Here's my illustration of two different types of subtracting the mean; code to generate these figures is below the jump. The original pane shows the "activity patterns" for each of five trials in a four-voxel ROI. The appearance of these five trials after each has been individual normalized (row-scaled) is in the "trial normalized" pane, while the appearance after the mean pattern was subtracted is at right (c.f. Figure 1D in Walther et al. (2016) and Figure 1 in Garrido et al. (2013)).

Note that Trial2 is Trial1+15; Trial3 is Trial1*2; Trial4 is the mirror image of Trial1; Trial5 has a shape similar to Trial4 but positioned near Trial1. (Example adapted from Figure 8.1 of Cluster analysis for researchers (1984) by H. Charles Romesburg.)


And here are matrix views of the Pearson correlation and Euclidean distance between each pair of trials in each version of the dataset:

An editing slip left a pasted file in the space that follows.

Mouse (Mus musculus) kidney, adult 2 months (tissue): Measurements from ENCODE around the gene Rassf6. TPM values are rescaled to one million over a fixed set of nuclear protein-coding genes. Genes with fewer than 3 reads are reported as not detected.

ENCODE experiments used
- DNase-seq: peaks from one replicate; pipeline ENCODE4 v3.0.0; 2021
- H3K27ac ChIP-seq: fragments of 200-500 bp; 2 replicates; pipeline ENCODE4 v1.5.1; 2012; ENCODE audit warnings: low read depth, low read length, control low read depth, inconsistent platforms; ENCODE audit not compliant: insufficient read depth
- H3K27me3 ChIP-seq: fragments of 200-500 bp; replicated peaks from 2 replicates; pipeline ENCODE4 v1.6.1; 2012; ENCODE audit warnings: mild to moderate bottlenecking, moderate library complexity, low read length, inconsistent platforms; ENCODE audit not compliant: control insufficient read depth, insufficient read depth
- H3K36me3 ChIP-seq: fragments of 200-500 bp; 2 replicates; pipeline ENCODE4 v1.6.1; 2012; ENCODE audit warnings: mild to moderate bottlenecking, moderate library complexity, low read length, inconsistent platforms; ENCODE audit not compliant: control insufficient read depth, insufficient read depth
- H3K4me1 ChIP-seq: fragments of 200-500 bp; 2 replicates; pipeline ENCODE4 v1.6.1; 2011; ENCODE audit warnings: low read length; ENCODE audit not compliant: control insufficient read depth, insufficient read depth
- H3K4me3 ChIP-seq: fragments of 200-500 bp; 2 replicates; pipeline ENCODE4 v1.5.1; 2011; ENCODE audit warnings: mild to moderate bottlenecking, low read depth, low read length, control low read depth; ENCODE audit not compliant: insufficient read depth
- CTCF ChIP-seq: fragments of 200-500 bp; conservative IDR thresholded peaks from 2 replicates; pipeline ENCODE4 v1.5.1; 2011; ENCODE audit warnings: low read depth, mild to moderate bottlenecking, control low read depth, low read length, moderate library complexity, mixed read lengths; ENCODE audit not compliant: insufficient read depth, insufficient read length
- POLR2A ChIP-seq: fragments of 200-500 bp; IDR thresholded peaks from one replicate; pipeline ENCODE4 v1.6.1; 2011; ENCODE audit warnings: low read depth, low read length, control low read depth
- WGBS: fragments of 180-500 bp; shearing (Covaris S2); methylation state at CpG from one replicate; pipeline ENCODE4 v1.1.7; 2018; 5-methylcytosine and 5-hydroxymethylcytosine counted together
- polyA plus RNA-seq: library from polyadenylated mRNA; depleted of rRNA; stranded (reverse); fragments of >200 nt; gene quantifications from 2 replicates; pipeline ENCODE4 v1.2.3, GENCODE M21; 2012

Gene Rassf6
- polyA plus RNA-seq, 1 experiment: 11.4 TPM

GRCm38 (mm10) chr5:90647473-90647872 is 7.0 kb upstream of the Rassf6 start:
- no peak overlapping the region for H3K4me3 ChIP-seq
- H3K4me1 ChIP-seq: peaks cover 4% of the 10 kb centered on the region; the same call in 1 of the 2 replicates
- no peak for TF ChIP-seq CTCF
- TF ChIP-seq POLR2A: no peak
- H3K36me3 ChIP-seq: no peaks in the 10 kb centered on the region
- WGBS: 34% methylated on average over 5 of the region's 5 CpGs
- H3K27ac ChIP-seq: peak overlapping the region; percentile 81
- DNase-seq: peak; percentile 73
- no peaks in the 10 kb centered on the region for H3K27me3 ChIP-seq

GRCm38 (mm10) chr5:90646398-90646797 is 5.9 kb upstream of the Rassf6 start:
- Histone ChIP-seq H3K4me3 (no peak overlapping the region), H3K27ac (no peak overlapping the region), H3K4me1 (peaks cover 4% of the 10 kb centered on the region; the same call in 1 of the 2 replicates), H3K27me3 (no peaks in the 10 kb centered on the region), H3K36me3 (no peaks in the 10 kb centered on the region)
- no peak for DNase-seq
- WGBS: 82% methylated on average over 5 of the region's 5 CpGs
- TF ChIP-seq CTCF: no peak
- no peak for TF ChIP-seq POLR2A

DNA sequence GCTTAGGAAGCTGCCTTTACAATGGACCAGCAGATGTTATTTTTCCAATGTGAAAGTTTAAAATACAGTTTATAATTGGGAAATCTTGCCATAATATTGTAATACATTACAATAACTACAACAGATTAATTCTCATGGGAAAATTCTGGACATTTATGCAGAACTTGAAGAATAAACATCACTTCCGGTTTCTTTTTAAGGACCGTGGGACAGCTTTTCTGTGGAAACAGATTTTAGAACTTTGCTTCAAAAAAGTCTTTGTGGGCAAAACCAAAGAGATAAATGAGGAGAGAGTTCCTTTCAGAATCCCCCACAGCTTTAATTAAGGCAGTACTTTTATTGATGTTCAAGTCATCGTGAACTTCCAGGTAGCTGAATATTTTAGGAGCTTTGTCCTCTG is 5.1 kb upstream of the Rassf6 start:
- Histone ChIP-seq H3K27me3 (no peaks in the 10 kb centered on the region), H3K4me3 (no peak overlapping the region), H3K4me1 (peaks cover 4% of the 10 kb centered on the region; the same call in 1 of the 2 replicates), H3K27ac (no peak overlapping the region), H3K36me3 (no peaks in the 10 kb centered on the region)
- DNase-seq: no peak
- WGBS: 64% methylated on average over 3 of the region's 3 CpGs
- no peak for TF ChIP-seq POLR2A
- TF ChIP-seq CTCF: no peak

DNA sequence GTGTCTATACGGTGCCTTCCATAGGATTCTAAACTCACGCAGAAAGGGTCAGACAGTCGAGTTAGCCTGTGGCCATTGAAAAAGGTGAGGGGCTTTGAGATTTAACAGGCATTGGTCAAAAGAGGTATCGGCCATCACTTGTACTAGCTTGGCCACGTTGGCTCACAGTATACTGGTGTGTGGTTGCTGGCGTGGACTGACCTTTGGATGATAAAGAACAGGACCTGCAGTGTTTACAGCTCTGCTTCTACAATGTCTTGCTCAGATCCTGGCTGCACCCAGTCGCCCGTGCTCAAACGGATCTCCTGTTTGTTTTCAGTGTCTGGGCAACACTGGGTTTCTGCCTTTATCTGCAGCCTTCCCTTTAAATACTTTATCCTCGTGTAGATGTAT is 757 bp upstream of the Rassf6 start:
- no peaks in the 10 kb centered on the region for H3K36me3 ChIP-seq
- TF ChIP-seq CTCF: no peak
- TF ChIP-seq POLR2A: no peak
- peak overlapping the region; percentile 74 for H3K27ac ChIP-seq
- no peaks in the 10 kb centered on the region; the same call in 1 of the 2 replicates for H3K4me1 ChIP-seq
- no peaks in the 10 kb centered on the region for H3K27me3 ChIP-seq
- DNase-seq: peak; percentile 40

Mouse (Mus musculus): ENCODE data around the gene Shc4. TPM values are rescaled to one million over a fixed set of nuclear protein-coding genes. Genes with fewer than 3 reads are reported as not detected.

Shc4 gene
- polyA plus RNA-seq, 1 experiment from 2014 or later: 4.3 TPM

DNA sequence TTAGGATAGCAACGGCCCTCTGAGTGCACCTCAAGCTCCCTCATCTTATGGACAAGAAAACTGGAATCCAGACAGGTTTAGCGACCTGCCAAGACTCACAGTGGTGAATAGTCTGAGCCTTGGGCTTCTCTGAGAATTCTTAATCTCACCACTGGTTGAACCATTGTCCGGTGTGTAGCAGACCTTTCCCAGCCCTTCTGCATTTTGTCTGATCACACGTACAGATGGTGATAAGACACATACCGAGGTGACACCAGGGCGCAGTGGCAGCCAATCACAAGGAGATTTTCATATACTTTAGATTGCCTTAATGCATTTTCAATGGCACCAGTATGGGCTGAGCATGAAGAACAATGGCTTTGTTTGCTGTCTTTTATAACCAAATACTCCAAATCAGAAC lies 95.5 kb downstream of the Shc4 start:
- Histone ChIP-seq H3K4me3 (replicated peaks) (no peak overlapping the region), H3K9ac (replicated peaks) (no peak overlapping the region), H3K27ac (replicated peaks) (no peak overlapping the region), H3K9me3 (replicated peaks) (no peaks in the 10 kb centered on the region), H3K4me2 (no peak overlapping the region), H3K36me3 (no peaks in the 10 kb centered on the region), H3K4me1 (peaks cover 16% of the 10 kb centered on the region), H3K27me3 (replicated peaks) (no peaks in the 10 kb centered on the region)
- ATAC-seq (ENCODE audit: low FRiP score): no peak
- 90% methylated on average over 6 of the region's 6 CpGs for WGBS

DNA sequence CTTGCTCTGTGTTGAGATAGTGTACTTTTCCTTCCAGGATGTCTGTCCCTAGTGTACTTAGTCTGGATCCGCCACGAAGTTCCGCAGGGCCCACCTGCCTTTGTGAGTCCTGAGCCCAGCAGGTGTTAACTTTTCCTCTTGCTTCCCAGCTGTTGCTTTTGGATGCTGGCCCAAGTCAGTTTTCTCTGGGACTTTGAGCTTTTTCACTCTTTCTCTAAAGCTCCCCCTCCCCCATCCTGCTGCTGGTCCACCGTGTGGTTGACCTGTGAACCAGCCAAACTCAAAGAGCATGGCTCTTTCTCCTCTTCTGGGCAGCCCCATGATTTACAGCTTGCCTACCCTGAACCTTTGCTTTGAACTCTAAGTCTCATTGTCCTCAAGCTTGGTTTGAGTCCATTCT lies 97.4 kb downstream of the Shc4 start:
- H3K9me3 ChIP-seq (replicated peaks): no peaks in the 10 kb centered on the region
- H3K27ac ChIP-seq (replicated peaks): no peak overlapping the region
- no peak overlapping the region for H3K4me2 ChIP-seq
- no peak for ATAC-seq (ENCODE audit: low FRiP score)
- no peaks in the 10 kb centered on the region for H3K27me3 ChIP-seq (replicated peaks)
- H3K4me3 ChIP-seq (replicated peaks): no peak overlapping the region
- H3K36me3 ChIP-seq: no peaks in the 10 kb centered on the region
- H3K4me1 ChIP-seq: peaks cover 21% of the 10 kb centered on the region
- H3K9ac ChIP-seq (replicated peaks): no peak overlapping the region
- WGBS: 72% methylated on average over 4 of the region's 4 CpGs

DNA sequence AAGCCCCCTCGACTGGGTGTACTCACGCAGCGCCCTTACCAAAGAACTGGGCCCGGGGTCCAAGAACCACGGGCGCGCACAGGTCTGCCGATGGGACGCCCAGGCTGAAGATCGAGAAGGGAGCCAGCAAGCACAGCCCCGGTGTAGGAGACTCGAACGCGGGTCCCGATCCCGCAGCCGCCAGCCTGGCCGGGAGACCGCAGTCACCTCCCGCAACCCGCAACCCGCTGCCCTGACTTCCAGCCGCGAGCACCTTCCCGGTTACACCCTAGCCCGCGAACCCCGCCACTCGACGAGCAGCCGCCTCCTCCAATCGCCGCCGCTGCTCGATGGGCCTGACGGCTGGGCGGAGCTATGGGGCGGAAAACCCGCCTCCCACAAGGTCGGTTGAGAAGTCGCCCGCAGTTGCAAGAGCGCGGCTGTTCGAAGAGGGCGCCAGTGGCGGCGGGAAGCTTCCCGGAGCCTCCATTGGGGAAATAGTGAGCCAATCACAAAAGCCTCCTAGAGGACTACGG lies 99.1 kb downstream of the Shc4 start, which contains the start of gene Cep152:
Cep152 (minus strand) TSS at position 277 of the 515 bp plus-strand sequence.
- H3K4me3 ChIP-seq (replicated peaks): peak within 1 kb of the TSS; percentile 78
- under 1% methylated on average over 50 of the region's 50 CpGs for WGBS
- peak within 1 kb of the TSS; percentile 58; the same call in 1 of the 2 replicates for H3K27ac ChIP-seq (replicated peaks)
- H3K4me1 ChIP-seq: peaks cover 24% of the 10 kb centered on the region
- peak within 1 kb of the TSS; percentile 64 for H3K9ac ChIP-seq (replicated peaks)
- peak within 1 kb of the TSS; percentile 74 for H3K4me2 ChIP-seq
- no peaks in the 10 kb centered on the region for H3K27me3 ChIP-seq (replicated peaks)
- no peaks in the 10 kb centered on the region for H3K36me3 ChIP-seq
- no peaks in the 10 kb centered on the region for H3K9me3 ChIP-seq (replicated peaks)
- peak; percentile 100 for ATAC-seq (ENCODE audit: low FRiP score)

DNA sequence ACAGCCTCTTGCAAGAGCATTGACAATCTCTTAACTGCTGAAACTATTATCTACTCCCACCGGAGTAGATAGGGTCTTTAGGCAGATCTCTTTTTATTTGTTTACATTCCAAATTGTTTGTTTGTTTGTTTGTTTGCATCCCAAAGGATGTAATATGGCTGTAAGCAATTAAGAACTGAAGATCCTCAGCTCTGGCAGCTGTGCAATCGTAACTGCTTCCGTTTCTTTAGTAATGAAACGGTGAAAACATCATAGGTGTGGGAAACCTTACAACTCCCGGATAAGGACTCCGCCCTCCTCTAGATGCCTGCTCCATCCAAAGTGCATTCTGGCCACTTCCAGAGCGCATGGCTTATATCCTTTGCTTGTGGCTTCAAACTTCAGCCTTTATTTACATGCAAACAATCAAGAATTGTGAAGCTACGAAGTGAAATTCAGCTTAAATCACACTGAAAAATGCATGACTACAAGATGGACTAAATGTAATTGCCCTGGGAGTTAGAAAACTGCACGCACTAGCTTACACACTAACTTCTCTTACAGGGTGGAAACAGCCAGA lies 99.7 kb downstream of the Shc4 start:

The mean pattern subtraction did not change the patterns' appearance as much as the trial normalization did: the patterns are centered on 0, but the extents are the same (e.g., voxel2 ranges from 0 to 80 in the original dataset, -40 to 40 after mean pattern subtraction). The row (trial) normalized image has a much different appearance: centered on zero, but the patterns for trials 1, 2, and 3 are now identical, and the range is much less (e.g., voxel2 is now a bit less than -1 to a bit more than 1). Accordingly, the trial-normalized similarity matrix is identical to the original when calculated with correlation, but different when calculated with Euclidean distance; the mean pattern subtracted similarity matrix is identical to the original when calculated with Euclidean distance, but different when calculated with Pearson correlation.